Piracy Wars: Toei Goes After Popular YouTube Anime Reviewer

Piracy Wars: Toei Goes After Popular YouTube Anime Reviewer!

Crappy copyright claims is a subject that has hit me on more than one occasion. Back in 2013, TV Tokyo hit me with a bogus copyright complaint that was later corrected. Again in 2013, Viz hit me with a copyright complaint, only this time, they were complaining about me doing what they asked me to do some time before — promote an anime movie of theirs. (Read about that here.)

And then a copyright “troll” company slammed years of my blog posts, though they did work with me and ended up whitelisting my site. (The fallout still remains though.)

Most recently, Monstercat hit me with a copyright claim on YouTube (my Diablo: Hellfire Episode 10 video) for music that bled through, BUT which could not be heard without cranking your volume to maximum and shredding your speakers. It is frustrating because unless you get lucky or have a ton of money to pay for a lawyer, you are at the mercy of those making the copyright claim, even if it is bogus.

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Toei vs Totally Not Mark

For those who don’t know, Totally Not Mark has a YouTube channel whereupon he does a lot of anime review videos. His primary focus has been One Piece and the Dragon Ball franchise as a whole. Totally Not Mark’s channel has been going on for a few years and is pretty popular with ~685K subscribers at this point. His videos are nicely edited, using a combination of manga frame/page pan-and-scans, still images, and video clips.

A few days ago, Toei (whether their lawyers or a copyright troll company working on their behalf) suddenly slammed Totally Not Mark with 150 copyright claims. Some of these videos reportedly didn’t even have Toei material in them, but they were claimed anyway. As such, Toei takes all revenue generated from these videos, IF they were left up. Totally Not Mark can appeal, but since YouTube is not involved in the appeal, and there are no third party arbitrators, Toei is whom you appeal to. And they aren’t going to change their mind.

As I was writing this, I’m informed that Toei blocked the videos worldwide, so Totally Not Mark didn’t take them down, and Toei isn’t getting revenue from said videos. That surprises me, if true.

Does Toei Have a Legit Claim?

Even after years of not having a problem with Totally Not Mark’s videos, do they have a legit copyright claim? As I looked through his videos, I personally didn’t see an issue. He isn’t playing entire episodes. The clips are mostly short, though I think what may have nailed him was sometimes using audio in said clips. However, copyright lawyer Leonard French weighed in on the subject and has some interesting points.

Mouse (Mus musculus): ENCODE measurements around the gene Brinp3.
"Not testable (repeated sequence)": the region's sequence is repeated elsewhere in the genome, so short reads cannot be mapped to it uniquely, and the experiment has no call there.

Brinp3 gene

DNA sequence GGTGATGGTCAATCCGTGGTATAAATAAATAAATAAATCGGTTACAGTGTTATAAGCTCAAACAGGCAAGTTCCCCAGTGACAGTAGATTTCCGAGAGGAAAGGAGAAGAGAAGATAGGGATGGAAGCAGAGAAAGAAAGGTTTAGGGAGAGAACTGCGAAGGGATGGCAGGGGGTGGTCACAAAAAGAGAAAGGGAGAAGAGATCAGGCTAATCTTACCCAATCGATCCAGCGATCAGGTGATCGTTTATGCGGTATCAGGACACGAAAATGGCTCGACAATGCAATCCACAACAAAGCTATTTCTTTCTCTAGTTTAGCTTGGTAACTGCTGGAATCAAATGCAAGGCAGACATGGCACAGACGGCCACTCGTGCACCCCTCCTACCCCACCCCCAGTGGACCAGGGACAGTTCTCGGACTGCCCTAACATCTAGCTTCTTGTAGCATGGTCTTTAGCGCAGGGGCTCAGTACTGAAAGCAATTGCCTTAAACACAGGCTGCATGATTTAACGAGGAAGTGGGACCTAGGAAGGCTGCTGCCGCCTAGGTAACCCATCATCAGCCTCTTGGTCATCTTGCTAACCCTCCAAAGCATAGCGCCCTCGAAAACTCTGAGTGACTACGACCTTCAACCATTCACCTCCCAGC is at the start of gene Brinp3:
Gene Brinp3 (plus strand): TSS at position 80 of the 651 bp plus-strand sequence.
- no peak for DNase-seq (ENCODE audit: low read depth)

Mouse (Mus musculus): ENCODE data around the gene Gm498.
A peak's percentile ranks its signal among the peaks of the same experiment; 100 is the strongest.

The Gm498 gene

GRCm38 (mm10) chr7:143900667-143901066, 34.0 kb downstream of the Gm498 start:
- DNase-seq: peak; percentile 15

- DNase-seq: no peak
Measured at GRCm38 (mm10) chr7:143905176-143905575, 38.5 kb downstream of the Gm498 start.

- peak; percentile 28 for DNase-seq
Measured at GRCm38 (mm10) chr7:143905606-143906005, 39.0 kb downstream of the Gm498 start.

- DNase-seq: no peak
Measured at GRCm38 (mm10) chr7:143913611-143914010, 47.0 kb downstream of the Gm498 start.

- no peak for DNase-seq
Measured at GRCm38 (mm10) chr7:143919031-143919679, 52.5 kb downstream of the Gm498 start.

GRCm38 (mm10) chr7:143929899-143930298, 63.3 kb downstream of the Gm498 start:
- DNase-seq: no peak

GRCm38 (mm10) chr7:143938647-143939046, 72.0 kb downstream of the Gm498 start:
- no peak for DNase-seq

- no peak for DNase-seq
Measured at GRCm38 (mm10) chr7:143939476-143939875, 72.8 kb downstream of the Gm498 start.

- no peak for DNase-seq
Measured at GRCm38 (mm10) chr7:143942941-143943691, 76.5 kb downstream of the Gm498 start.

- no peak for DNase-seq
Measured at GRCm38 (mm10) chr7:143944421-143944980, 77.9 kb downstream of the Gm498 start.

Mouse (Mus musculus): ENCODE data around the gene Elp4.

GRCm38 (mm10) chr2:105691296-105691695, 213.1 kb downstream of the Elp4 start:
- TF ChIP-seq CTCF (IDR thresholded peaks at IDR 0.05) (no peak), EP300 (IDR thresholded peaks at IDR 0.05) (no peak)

Not that Toei cares, but this does leave a negative taste in my mouth and the mouths of other anime fans aware of the situation. And frankly, that’s why I’m posting this article — to spread awareness.

Either way, Totally Not Mark is taking the rest of the year off to evaluate what he wants to do. His channel is kinda dead since Toei may claim more of his content, including new stuff. I feel badly for him as I know that based on my own limited (and non-financially impacting) situations, it is rage-inducing to get hit with a copyright claim you feel is bogus. Then after the rage goes down a bit, devastating depression sets in. And in Totally Not Mark’s situation, his YouTube channel was his job.

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What Needs to Change?

YouTube’s copyright claim system, and its automated ContentID system are broken beyond belief. They even acknowledge that there is a problem, yet they refuse to do anything about it. Why? Because they get paid no matter what. Further, YouTube isn’t interested in tiny creators like me, or moderate creators like Totally Not Mark. They are only interested in celebrities and corporate accounts because the most money can be made there.

Beyond this,  copyright laws need to be changed. Copyrights DO need to be protected and copyright owners should get paid for their stuff. However, abusing the system is terrible. And YouTube’s system is “guilty until proven innocent” (in part, thanks to horrible copyright laws). The fact that appeals have to be made to the entity making the claim in the first place.

In the meantime, I wish Totally Not Mark the best.

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10 Responses to “Piracy Wars: Toei Goes After Popular YouTube Anime Reviewer”

  1. arimareiji says:

    Remember when YouTube made a big publicity campaign out of how much they love Fair Use five years ago, and picked four examples to make a big deal of how they would defend them if needed?
    I’m going to make a wild guess that I’m not the only one who thought it was a hollow PR stunt bordering on a bad joke. And I still stand by my hunch that they contacted everyone who might’ve filed a claim against their candidates, and those four were the only ones they were sure they’d never have to defend.
    Looking at Leonard’s video, I found out they produce DBZ (never ever going to watch anyway), and One Piece. I’d gotten a trustworthy recommendation recently for One Piece, and had put it into my mental queue of things to watch. Not any more.

    • AstroNerdBoy says:

      Yeah, these days, YouTube is basically all about “Whomever says you are in violation of copyright, that’s the truth and sucks to be you. If you want to appeal, you have to appeal the the ones slamming you, so good luck with that!”